When companies are asked to define themselves as either media or tech companies, often they don't have a definitive answer. Today, for example, The New York Times's Nick Bilton wondered "Is Twitter a Media or a Technology Company?" In light of recent moves, like today's announcement that the company would have an Olympics coverage destination, or that the company is working on an in-stream video service, it looks like Twitter has "media company" aspirations. But, then again, Twitter is, at its core, a platform that was built using technology. So, which is it: Media or tech? That's a question many companies before Twitter have faced. And often, the answers don't enlighten.
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Here's what Twitter CEO Dick Costolo had to say to the curious question, for example. "I think of the company as a technology company that is in the media business," he told The Times. "Our business is an advertising business, we don’t sell technology." Translation: Both! But kind of one more than the other. Or more simply: one makes us money, the other doesn't.
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Costolo deserves credit for the clear and plain-spoken assessment of the state of Twitter's business, but it doesn't instill a lot of confidence in the company's vision for where it is going. Take, Yahoo, for example, which has gotten itself in the same situation a few times The New York Times's David Carr posed this question for new CEO Marissa Mayer: "What is Yahoo?" He added, "That straightforward question has so far baffled the people who run the company." Yahoo, like Twitter, started as a kind of technological innovation, an HTML directory of other websites. Since then, though, it has gotten into the news business -- among other things.
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So, again, which is it, media or tech? When Carr asked former CEO Carol Bartz her answer gave him a "taste of fuzziness." "After five minutes of listening to her I still had no idea. Seventeen years after the company was founded, you still have to wonder whether the frothy trademark Yahoo! should be replaced with Yahoo? to convey the uncertainty of purpose," he writes. That confusion revealed a broader identity crisis happening within. What was once a technology company had to deal with its media operation. A situation it had grown into it because it wanted to capitalize on its big homepage audience to build make more money. That didn't go so well, as former Yahoo News reporter and current Gawker writer John Cook told Carr: "They backed into an audience and had no idea what it would take to build a real news operation." The company fired Bartz due to a lagging stock and has gone through five CEOs in five years as it has failed to flourish. There's still no clear vision on the media-technology question.
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It's not just tech companies ambling into media that sometimes get hung up on this distinction. Online media companies are prone to transform themselves into tech ones. Last year Gawker Media owner Nick Denton assembled his staff of mostly writers, editors and ad sales people for an all-hands meeting to tell them, as The Awl's Choire Sicha paraphrased, "Gawker Media is to be considered a tech company—but it should also be considered a tech company with editorial products… that should soon just happen to get more traffic than the New York Times website or the Huffington Post." More recently, BuzzFeed's founder Jonah Peretti has boasted that his company represents a perfect blend of technology and editorial. In a company memo he gave permission for BuzzFeed investor Chris Dixon to post on his blog, Peretti explains why online outlets hate the media label: as some surmised, tech companies are worth more. Peretti told about trying to raise money for his firm:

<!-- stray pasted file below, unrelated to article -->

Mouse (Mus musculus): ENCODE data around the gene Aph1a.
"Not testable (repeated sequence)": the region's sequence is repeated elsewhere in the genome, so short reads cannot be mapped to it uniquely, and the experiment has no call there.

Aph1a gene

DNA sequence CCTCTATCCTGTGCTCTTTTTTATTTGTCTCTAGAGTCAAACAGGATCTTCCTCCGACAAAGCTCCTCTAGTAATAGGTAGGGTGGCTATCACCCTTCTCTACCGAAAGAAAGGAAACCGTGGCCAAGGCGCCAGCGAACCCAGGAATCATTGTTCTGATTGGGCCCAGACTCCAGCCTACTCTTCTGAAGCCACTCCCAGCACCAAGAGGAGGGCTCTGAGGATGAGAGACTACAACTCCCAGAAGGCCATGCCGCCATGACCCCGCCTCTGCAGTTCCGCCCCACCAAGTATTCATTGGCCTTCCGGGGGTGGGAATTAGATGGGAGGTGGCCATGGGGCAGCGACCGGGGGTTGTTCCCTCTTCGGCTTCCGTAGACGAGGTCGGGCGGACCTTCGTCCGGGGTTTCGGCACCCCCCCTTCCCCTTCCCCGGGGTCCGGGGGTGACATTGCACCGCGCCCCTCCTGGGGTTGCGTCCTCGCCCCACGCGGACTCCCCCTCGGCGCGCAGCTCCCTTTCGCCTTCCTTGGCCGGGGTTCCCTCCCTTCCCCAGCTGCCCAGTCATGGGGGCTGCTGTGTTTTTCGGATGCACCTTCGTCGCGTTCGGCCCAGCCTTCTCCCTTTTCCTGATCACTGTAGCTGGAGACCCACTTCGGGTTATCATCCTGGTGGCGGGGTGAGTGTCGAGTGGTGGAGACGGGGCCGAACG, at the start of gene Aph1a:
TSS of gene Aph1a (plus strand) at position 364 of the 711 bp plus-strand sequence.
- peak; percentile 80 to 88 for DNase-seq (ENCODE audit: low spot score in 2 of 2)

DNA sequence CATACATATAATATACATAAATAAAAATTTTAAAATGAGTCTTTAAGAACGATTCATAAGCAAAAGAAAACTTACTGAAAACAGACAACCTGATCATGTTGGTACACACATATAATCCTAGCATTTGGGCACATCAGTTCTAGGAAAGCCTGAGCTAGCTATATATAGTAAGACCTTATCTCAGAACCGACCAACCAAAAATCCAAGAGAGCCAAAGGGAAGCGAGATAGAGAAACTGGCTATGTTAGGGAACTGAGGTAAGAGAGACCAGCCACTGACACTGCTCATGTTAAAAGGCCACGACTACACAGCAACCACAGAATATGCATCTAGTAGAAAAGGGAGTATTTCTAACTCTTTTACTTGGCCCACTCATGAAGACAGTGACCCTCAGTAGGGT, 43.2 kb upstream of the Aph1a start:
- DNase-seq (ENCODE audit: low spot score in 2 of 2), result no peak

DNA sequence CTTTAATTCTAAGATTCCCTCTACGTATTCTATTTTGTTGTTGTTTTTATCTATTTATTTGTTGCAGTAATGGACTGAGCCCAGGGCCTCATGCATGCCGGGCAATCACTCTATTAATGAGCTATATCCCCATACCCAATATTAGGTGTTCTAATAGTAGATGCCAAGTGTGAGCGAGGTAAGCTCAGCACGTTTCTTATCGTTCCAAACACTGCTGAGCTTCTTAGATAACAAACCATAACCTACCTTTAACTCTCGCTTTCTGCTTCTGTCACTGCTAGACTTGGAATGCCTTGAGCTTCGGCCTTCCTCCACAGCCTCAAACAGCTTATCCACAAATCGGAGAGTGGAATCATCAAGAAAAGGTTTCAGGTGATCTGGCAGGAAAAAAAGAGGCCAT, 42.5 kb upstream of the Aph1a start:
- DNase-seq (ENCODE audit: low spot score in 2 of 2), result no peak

Venture capitalists don’t like funding companies that have reporters on staff. In the early days of BuzzFeed, I had several VCs say they were interested in investing if we could figure out a way to fire all the editors and still run the site. I’m not joking. Tech investors prefer pure platform companies because you can just focus on the tech, have the users produce the content for free, and scale the business globally without having to hire many people. Startups that promise this vision have an easier time attracting funding which is why there are so many startups trying to be the next Twitter or Facebook or the Instagram or Pinterest for X, Y, or Z. Meanwhile, companies that employ reporters, editors, and creative people usually struggle to get funding which is why so few publishing companies or agencies are venture backed.
But a funny thing happens along the way from relatively small outfits like BuzzFeed and Gawker to tech behemoths like Yahoo, Twitter, and Facebook: once you win the tech battle, the reward is all in advertising, or rather back in media. Twitter's media moves are attempts to show it has a real business model, something it has not proven yet. The company predicted $1 billion in revenue by 2014 based on advertising. It does not yet have that revenue
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Growing isn't the problem, of course. It is the "uncertainty of purpose" as Carr put it that gets the companies into Yahoo-like situations. Yahoo is a media company that still wants to think it's a tech company. The hope is that Mayer will recognize that, as GigaOm's Mathew Ingram suggested. Or, that she will bring her tech know-how and pull it back to its tech roots, and choose code, as Carr puts it. Either way, having a vision will help.